Kirill Tulupov receives invite to Training Camp from the Oilers

By , September 15, 2011 10:27 pm

This dude is a freight train.. but can he play an NHL game?

This dude is a freight train.. but can he play an NHL game?


Kirill Tulupov is a former 3rd round pick (67 overall in 2006) of the New Jersey Devils. He’s 23 years old, 6’3″ and 220 lbs.

You might be saying “who the hell is this guy”… admittedly, so am I, but here is what I’ve learned about him.

A) He’s a right handed defenseman… we all know how I like my right hand d-men. They’re hard to come by.
B) It sounds like he plays a strong physical game, which I’ve gathered from this analysis on Hockey’s Future:

Talent Analysis
Tulupov’s most conspicuous advantage is his size. He not only possesses an impressive 6’3 220 lbs frame but also takes full advantage of it not letting any of his opponents get away with the puck easily.

Tulupov loves to check, sometimes a little too much and clog the speedy forwards that try to create traffic in front of the net. He does a fantastic job of keeping the crease clear of attacking forwards and by clearing traffic from in front of the net, makes life much easier for his goaltender. Also, Tulupov’s value on a penalty-killing unit can’t be overestimated. He is quite adept at dropping down and blocking shots before they reach the goaltender.

He also has a hard and accurate slap shot and he shows a willingness to pinch in at the offensive blueline and move into the slot for scoring opportunities. Tulupov has decent skating ability, especially for a player of his size.

Future
Tulupov appears to be just scratching the surface of his vast potential after a successful first season in the CHL. A physical, mean and nasty tower of power, Tulupov has a vast array of tools and appears at this point to be one of the Devils more well-rounded defense prospects. Physically, Tulupov is probably already ready for the AHL, but the Devils will not rush him and will let him play 2007-08 in the CHL again before promoting him.

So what happened to this kid? How did he drop off the face of the planet? Seems like he even didn’t play much hockey last year, even. He played part of his year with the KHL and part with the VHL (yes, VHL.. which best as I can see is “Russia’s 2nd best league”.. which I would guess is probably on par with an AHL or ECHL). Not really outstanding resume notes as of recently, but I’d be interested anyways in what he can do.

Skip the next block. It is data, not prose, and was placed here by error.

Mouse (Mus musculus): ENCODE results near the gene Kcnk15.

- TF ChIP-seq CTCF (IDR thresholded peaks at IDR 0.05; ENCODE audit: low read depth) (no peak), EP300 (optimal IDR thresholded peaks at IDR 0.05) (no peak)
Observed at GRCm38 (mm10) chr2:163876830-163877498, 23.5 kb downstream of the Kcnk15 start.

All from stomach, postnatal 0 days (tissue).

On paper, with that Hockey’s Future write-up, he’s Continue reading 'Kirill Tulupov receives invite to Training Camp from the Oilers'»

NHL Operating Incomes Analysis

By , September 15, 2011 2:05 pm
Where all the Dallas Stars revenue went...

Where all the Dallas Stars revenue went...

So this article was inspired by some talk over at the Putting On The Foil Forum about financial problems some teams in the NHL are having… namely the New Jersey Devils and the Dallas Stars. I thought I’d dig a little deeper, knowing that there is information from Forbes about teams’ operating incomes available to the general public. Why are these teams in such hardship when it seems like they’ve always done well?

Stastical uber analysis by Moi

OK, Click the link for a pic of an Excel doc (maybe I’ll upload this thing to Google Docs later) I made based on Forbes NHL Team Valuation reports.

First off… an important note: Take this with a grain of salt! That is because these numbers might not be 100% accurate. Plus the values are a bit off already in that it (as they state at Forbes) they don’t include “interest, taxes, amortization, depreciation”. Also keep in mind we don’t have last year’s numbers yet. However, I think they still give us an overview to see what teams have been succeeding and which have been keeping their head above water.

Dallas… a recent article stated that they were in financial hardship and are selling the team and declaring bankruptcy (the ownership group is). Well, if you look at the Forbes numbers, it looks like this team is still doing quite well. So I kind of wonder if the problems the Stars’ ownership group is having is because of the Stars or if it’s because of their other businesses/teams that they own, etc. Anyone with insight on that, feel free to share.

Anyways, I thought I’d use this info to point out that keeping this league afloat (and this should be obvious) are profits by Toronto, Montreal, New York, and to lesser extents Detroit and Vancouver, DALLAS, Edmonton and Chicago.

Your bottom feeders are:
Phoenix, Florida, New York Islanders, Columbus, Carolina, Atlanta, Nashville, Buffalo, St. Louis, Washington (a team that is losing money despite Ovechkin being there).

Here’s a sorted version of that table I did up above.

Note: I am in no way a dollars and “sense” (sic) guy. So I may be severely oversimplifying things here. But it just seems to me like the Dallas Stars aren’t really a bankrupt team so much as the ownership group is bankrupt for other reasons. The Devils seem to have been losing money up until recently, although I’d say once you figure out all the missing numbers (taxes, etc.) they’ve probably lost money every year since 2006.

Where would this league be now without Toronto, Montreal and New York though?

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